Your questions and concerns are directed at a very small portion of the very large risk cost of drilling a well. To the exploration company the risk to reward ratio must warrant the total cost of leasing, permitting, drilling and completion costs. If the cost of leasing makes the total cost too high they won't pay to explore their geologic ideas which are at the heart of all exploration projects. The companies don't drill because they have leases, they drill because they have leased over a strong geologic prospect that if successful, will make it worth their economic needs (potential returns) to stay in business.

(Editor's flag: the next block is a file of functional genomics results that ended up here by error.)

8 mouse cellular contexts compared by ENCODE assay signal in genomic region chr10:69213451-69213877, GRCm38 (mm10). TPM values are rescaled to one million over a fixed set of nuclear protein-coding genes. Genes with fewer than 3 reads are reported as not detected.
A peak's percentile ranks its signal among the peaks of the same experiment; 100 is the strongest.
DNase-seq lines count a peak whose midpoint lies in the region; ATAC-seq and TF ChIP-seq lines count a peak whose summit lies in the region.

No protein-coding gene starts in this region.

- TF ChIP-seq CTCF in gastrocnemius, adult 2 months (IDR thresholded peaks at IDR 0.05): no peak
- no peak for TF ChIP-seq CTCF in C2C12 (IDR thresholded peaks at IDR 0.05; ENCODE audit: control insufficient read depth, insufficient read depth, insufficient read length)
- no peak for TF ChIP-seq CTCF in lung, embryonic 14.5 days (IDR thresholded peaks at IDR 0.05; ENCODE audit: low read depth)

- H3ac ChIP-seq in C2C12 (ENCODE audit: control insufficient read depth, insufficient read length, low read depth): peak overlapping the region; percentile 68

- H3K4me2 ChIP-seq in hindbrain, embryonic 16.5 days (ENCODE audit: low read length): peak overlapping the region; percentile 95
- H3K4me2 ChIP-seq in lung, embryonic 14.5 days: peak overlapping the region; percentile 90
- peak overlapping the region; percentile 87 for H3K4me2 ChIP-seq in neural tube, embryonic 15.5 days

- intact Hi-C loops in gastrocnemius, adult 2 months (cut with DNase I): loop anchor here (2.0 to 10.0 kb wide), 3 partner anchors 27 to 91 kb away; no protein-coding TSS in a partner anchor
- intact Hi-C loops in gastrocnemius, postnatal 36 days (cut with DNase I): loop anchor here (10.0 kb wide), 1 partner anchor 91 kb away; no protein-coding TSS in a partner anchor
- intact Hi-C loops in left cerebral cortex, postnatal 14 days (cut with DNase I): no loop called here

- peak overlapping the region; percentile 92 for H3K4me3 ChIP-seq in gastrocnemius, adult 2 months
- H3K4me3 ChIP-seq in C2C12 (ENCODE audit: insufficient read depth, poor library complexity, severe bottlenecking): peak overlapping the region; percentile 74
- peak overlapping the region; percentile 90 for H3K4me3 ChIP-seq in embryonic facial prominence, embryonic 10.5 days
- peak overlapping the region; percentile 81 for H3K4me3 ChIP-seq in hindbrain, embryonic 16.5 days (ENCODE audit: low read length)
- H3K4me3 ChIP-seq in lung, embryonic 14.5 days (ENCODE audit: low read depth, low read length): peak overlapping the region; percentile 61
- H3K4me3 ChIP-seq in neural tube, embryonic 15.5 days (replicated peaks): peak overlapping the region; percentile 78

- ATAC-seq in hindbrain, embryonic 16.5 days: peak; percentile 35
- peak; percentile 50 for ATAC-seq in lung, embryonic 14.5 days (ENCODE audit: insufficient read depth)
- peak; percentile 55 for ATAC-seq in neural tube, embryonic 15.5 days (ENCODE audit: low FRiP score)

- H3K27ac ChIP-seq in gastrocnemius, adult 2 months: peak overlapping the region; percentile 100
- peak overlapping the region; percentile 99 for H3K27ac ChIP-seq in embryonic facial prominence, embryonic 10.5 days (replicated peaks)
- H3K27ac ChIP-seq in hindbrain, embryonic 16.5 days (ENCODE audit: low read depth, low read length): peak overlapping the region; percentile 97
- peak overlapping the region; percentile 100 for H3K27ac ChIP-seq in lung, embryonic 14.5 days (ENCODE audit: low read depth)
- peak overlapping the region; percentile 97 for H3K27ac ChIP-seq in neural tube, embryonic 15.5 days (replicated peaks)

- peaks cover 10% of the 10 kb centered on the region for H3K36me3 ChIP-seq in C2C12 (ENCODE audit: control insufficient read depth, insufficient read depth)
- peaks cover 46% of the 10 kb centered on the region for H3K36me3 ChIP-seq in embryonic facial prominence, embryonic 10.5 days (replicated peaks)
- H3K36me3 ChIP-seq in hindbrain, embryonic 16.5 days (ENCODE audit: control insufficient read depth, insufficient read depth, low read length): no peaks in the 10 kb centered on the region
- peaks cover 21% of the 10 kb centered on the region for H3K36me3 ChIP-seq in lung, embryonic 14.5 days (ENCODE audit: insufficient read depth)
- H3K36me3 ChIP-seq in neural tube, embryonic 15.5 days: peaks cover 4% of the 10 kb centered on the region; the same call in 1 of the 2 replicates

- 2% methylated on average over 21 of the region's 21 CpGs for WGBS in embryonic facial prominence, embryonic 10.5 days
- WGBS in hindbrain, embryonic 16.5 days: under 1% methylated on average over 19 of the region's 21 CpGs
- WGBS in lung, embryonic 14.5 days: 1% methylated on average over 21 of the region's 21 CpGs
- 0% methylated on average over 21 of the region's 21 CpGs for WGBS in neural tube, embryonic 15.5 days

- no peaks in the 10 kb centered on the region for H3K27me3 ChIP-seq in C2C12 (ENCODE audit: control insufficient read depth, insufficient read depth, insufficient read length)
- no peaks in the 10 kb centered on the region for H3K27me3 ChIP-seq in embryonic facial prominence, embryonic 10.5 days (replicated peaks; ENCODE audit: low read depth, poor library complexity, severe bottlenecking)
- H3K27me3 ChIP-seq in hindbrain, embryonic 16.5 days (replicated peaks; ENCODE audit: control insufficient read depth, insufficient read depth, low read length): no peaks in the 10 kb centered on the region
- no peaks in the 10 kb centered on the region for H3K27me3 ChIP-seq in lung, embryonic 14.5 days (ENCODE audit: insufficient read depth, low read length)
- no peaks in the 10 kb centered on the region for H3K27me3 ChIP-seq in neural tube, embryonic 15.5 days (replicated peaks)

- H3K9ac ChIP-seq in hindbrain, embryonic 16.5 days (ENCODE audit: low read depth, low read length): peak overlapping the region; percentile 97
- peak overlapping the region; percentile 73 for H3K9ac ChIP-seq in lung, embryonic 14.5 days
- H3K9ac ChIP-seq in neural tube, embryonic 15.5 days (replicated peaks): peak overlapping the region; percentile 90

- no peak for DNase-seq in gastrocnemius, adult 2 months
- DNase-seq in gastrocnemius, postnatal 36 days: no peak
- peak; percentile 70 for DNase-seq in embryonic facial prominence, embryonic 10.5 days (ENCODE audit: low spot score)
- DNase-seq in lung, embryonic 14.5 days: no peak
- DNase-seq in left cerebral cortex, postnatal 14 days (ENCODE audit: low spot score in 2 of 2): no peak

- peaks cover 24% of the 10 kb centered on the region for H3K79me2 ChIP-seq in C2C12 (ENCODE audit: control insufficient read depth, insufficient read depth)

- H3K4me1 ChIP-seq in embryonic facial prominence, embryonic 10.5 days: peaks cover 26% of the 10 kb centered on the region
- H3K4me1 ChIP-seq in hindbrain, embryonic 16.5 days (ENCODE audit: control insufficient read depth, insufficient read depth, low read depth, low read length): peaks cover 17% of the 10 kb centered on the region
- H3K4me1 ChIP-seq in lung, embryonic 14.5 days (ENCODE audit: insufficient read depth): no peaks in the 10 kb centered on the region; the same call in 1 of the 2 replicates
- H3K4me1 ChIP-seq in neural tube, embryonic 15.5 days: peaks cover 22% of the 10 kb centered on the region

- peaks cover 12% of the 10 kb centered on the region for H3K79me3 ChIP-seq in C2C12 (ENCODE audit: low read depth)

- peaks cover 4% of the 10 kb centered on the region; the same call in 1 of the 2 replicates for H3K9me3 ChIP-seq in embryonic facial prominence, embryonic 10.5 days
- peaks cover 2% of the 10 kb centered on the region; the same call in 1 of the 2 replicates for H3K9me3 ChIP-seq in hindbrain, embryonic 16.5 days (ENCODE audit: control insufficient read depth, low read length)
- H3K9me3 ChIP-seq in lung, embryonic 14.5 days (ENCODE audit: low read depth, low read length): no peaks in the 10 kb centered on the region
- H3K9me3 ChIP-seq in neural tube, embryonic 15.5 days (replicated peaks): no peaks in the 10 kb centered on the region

For the mineral owner, the key is to know how much the exploration company will pay for bonuses and how much of the production they are willing to give up in royalty to obtain their needed return on a huge investment. The big responsibility the mineral owner has to himself is not how much cash he can generate up front but how much cash he will get from a successful well's production. And that means not only the percent royalty but how that royalty payment is protected by the terms of the lease.
So your concerns may not really matter except in the short term. In the long term you are risking your asset by tying it up and you hope the exploration company will risk its funds to prove production. The lease broker is a hired gun in this transaction and has no significant risk at all.